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Jewish Sounds, 9/16/1998
The Klezmer Drums of Passion: A percussive set from Klezamir and a jazzy debut from Shawn's Kugel

by George Robinson

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Klezamir / Back in the Shtetl Again
The Philharmonic Experience / The Music of Rabbi Michel Twerski
Shawn's Kugel / Simcha!
Judy Silver / Beyond Tomorrow
Souls of Fire / Firedancing

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About Klezamir

About Shawn's Kugel

About Souls of Fire

Suppose there was a new federal law that said every jazz album must include a version of "Take the A Train." Much as I adore Billy Strayhorn's anthem, I'd get pretty tired of hearing every band -- no matter their genre of jazz -- playing it.

That's a little bit how I feel about a lot of recent klezmer recordings. Do we really need another version of "Firn di Mekhutonim Aheym?" In fact, two of this month's CDS have recordings of that standard, but there are also a raft of new or unlikely tunes to be heard as well. Thank goodness.

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Klezamir / Back in the Shtetl Again (self-produced). It's not exactly a revelation that a band playing a rhythm-driven music is shaped by its drummer. The new set from this Northampton, MA, based quintet is a case in point. Klezamir's first CD was a pleasant, often sprightly affair with jazz and country flavors, but the foregrounding of flute and acoustic guitar -- albeit a welcome change from the sound of most New Klezmer -- left the set feeling a bit insubstantial. Enter Keith Levreault, the band's new drummer. From the opening cut of "Shtetl," a powerhouse reading of the Hasidic tune "Vos Vet Zeyn" this record rocks. Even the flute/guitar numbers are transformed, (although I find flute a bit inexpressive for klezmer). A nicely programmed set, with some pleasingly unfamiliar material. The only real disappointment is a sluggish version of "Rumenye, Rumenye," a tune that is about ready for retirement anyway. Keep an eye on these guys; I suspect we'll be hearing more from them. (Klezamir's two CDS can be ordered from the website, or from Klezamir, c/o Amy Rose, 705 Station Rd., Amherst, MA 01002.) Rating: four stars.

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Philharmonic Experience, The / The Music of Rabbi Michel Twerski (Jewish Alternative Movement). Twerski is a prominent Hasidic rabbi from Milwaukee, known for his settings of the liturgy as much for his leadership and warmth. Recently, the Milwaukee Symphony performed arrangements of some of his compositions. This CD, however, uses a pickup group composed of Israel Philharmonic players conducted by Zeev Dorman, pianist Daniel Beliavsky and tenor Avromie Flam, performing charts by Yisroel Lamm. The result is infuriating. Twerski's melodies are charming and simple, the work of a man who is not a professional musician but who clearly has the soul of a tzadik. Lamm's arrangements are flatulent pseudo-Broadway bombast, a perfect complement to Flam's posturing vocals, drenched in fake emotion. The orchestra plays exceptionally well, but to what purpose? It is unusual for a record to make me angry. This record did that by insulting the music it purports to showcase. Rating: no stars, with a heartfelt apology to Rabbi Twerski.

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Shawn's Kugel / Simcha! (Popover Productions). Shawn Weaver was the reed player in the Seattle-based Mazeltones for nearly a decade before forming this new band. On clarinet he has the warm dark tone of Artie Shaw and a sure sense of swing. The latter, happily, is a trait shared by the rest of the band. There's also a firm sense of play operating here; how else to explain the accordion-driven cover of "Paint It Black?" The album is graced by several originals as well as an offbeat but pungently Middle-Eastern "Shalom Aleichem." And "Firn di Mekhutonim Aheym." (Oy.) A satisfyingly jazzy first offering. Rating: four stars.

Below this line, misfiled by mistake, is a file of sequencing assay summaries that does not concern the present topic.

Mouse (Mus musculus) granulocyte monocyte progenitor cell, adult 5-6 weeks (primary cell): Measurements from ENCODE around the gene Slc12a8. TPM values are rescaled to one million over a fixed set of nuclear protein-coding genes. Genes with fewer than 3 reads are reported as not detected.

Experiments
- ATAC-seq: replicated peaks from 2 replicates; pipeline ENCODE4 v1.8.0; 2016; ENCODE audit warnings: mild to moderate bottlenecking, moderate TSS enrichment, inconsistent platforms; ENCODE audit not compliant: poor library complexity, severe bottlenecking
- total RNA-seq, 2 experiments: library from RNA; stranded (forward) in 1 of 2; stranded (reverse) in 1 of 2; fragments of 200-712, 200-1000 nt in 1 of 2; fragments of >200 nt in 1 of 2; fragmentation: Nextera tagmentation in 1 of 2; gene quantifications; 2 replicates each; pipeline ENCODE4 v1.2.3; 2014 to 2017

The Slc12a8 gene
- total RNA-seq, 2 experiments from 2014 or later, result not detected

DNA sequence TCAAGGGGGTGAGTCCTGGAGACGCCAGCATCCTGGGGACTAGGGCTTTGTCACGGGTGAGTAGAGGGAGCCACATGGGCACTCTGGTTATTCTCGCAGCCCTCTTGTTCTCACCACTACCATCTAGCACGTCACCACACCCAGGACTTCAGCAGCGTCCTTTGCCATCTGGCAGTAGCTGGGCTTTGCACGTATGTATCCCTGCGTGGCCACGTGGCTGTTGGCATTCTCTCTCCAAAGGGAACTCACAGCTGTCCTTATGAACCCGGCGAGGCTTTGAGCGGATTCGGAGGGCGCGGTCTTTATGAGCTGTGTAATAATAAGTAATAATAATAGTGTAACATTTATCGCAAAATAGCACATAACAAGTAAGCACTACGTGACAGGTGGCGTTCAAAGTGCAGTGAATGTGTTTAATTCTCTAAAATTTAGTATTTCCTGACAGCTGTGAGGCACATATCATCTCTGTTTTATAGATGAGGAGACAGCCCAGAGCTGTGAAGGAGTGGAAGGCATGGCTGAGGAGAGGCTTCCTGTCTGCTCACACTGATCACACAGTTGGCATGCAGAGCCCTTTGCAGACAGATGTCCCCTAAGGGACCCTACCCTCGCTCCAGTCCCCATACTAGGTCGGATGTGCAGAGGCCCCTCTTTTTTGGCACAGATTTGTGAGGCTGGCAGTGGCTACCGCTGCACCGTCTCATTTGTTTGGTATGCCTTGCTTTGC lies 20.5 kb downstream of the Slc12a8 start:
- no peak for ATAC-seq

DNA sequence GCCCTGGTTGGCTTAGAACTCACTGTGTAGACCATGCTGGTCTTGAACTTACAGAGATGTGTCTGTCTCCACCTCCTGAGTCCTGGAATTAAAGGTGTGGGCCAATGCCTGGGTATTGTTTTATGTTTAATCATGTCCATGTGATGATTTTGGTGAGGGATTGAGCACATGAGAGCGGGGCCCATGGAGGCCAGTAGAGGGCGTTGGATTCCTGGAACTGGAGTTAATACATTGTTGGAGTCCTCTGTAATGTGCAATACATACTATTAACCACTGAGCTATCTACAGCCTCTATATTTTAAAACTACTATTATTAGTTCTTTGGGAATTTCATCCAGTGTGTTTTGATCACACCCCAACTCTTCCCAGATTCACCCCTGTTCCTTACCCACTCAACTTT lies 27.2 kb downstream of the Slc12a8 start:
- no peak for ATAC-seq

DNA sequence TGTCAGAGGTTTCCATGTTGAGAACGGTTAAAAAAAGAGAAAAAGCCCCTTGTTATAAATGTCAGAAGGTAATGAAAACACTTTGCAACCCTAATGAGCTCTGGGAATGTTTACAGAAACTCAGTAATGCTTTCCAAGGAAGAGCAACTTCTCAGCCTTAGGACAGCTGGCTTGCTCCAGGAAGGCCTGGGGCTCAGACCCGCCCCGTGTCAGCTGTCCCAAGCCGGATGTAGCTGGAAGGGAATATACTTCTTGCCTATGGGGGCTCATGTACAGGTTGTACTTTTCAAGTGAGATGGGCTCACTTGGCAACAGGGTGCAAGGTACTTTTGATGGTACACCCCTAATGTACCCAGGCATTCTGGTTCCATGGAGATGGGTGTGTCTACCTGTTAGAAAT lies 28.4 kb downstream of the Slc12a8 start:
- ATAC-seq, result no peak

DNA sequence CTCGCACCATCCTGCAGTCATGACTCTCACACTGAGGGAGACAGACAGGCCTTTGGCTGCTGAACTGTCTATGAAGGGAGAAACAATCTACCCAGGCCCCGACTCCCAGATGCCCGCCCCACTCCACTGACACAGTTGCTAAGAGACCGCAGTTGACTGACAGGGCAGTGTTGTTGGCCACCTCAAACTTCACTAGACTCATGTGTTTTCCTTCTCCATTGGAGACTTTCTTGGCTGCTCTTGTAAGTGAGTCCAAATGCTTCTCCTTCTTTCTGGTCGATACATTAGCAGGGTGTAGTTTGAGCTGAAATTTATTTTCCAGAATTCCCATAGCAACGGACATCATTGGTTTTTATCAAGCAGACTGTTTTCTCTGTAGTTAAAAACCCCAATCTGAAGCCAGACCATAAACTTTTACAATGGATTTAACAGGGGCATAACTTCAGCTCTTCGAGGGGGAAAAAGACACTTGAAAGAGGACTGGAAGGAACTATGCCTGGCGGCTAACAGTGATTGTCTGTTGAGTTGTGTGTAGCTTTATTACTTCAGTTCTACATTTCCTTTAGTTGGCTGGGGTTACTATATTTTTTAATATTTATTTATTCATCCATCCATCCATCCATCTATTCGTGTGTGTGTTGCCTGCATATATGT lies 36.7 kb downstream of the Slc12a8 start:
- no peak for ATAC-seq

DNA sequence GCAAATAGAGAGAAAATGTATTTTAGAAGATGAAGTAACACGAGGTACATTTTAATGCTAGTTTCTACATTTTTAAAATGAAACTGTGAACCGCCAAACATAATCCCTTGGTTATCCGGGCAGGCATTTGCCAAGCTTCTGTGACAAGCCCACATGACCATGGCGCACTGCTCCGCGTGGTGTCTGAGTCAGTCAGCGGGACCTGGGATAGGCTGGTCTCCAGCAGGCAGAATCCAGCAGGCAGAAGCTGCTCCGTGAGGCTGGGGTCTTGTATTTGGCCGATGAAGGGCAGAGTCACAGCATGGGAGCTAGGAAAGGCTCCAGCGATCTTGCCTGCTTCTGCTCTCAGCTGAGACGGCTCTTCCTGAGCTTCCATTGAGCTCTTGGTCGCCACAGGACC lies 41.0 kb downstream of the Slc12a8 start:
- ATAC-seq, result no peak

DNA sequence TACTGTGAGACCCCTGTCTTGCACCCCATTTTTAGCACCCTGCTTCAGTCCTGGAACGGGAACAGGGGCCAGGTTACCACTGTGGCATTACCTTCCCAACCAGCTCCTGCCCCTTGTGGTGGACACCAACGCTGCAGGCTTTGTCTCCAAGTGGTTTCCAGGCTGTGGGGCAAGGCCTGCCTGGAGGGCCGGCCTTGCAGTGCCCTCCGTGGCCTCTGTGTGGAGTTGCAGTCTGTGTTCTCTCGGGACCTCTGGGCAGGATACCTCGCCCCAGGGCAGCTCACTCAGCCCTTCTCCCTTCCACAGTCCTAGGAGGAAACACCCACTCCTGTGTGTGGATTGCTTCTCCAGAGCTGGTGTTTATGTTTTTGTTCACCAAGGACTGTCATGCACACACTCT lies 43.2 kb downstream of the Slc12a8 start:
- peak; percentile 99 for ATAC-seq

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Silver, Judy / Beyond Tomorrow (Sounds Write). Another entry in the Debbie Friedman sweepstakes, a sweet-voiced folkie who alternates settings of liturgy with original songs. As the old joke goes, this is a good example of this sort of thing if you like this sort of thing. Silver uses more sophisticated instrumentation with a vaguely Middle-Eastern feel than most of the performers in this genre, but there's no escaping the easy prettiness that makes this album cloy after the first couple of bars of the first song. Diabetics avoid at all costs. Rating: 1 star, unless you are a fan of this genre, in which 4 stars but stay away from the dentist.

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Souls of Fire / Firedancing (Melting Pot). A British "world music" band that began its life playing klezmer, Souls of Fire tries to combine a whole United Nations-worth of Mediterranean and East European influences, although its roots are still largely in Jewish musics. On several cuts of this set (their first other than an EP a few years ago), they show the main problem of trying to integrate so many musical styles; there's no flow-through, so each cut sounds like a medley rather than a unified performance. And there are a couple of real clunkers, mainly "La Mambocina," which sounds like a very stiff British version of salsa. Oh, and they also record . . . you guessed it, "Firn di Mekhutonim Aheym, " in a rather lackluster arrangement that suggests the in-laws are not on very friendly terms. On the other hand, the musicianship is first-rate throughout and at their best they come off like a cross between Charles Mingus and the Paradox Trio. Rating: 3 stars.

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Contents copyright © 1998 by George Robinson. Used with permission. All rights reserved. Page last revised 23 October, 2017.